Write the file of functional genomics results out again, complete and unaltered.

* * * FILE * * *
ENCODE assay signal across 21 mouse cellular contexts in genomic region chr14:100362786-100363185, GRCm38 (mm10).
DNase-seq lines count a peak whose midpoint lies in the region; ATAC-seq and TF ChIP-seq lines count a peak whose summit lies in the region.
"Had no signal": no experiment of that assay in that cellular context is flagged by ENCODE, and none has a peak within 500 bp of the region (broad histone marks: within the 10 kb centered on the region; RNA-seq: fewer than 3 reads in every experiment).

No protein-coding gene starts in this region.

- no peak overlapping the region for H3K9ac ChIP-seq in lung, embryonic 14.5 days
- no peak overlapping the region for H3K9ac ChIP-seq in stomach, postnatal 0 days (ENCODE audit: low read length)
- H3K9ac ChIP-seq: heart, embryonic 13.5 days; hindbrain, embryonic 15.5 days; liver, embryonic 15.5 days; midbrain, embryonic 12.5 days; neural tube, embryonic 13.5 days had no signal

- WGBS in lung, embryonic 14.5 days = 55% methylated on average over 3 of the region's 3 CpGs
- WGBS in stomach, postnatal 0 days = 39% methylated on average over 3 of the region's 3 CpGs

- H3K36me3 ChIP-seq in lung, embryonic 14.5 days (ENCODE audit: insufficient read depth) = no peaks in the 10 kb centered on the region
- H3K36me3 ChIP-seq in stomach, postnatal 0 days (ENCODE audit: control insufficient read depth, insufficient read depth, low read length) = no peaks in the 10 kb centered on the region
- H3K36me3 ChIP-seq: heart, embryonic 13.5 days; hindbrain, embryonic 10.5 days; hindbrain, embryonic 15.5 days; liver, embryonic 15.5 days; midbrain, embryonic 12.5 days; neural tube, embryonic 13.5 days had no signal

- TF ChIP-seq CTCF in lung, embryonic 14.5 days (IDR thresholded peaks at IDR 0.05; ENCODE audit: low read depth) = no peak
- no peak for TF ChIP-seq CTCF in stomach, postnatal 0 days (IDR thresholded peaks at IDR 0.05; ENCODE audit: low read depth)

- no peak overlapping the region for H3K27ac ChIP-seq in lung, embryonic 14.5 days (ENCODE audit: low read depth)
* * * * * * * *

ENCODE assay signal across 21 mouse cellular contexts in genomic region chr14:100362786-100363185, GRCm38 (mm10).
DNase-seq lines count a peak whose midpoint lies in the region; ATAC-seq and TF ChIP-seq lines count a peak whose summit lies in the region.
"Had no signal": no experiment of that assay in that cellular context is flagged by ENCODE, and none has a peak within 500 bp of the region (broad histone marks: within the 10 kb centered on the region; RNA-seq: fewer than 3 reads in every experiment).

No protein-coding gene starts in this region.

- no peak overlapping the region for H3K9ac ChIP-seq in lung, embryonic 14.5 days
- no peak overlapping the region for H3K9ac ChIP-seq in stomach, postnatal 0 days (ENCODE audit: low read length)
- H3K9ac ChIP-seq: heart, embryonic 13.5 days; hindbrain, embryonic 15.5 days; liver, embryonic 15.5 days; midbrain, embryonic 12.5 days; neural tube, embryonic 13.5 days had no signal

- WGBS in lung, embryonic 14.5 days = 55% methylated on average over 3 of the region's 3 CpGs
- WGBS in stomach, postnatal 0 days = 39% methylated on average over 3 of the region's 3 CpGs

- H3K36me3 ChIP-seq in lung, embryonic 14.5 days (ENCODE audit: insufficient read depth) = no peaks in the 10 kb centered on the region
- H3K36me3 ChIP-seq in stomach, postnatal 0 days (ENCODE audit: control insufficient read depth, insufficient read depth, low read length) = no peaks in the 10 kb centered on the region
- H3K36me3 ChIP-seq: heart, embryonic 13.5 days; hindbrain, embryonic 10.5 days; hindbrain, embryonic 15.5 days; liver, embryonic 15.5 days; midbrain, embryonic 12.5 days; neural tube, embryonic 13.5 days had no signal

- TF ChIP-seq CTCF in lung, embryonic 14.5 days (IDR thresholded peaks at IDR 0.05; ENCODE audit: low read depth) = no peak
- no peak for TF ChIP-seq CTCF in stomach, postnatal 0 days (IDR thresholded peaks at IDR 0.05; ENCODE audit: low read depth)

- no peak overlapping the region for H3K27ac ChIP-seq in lung, embryonic 14.5 days (ENCODE audit: low read depth)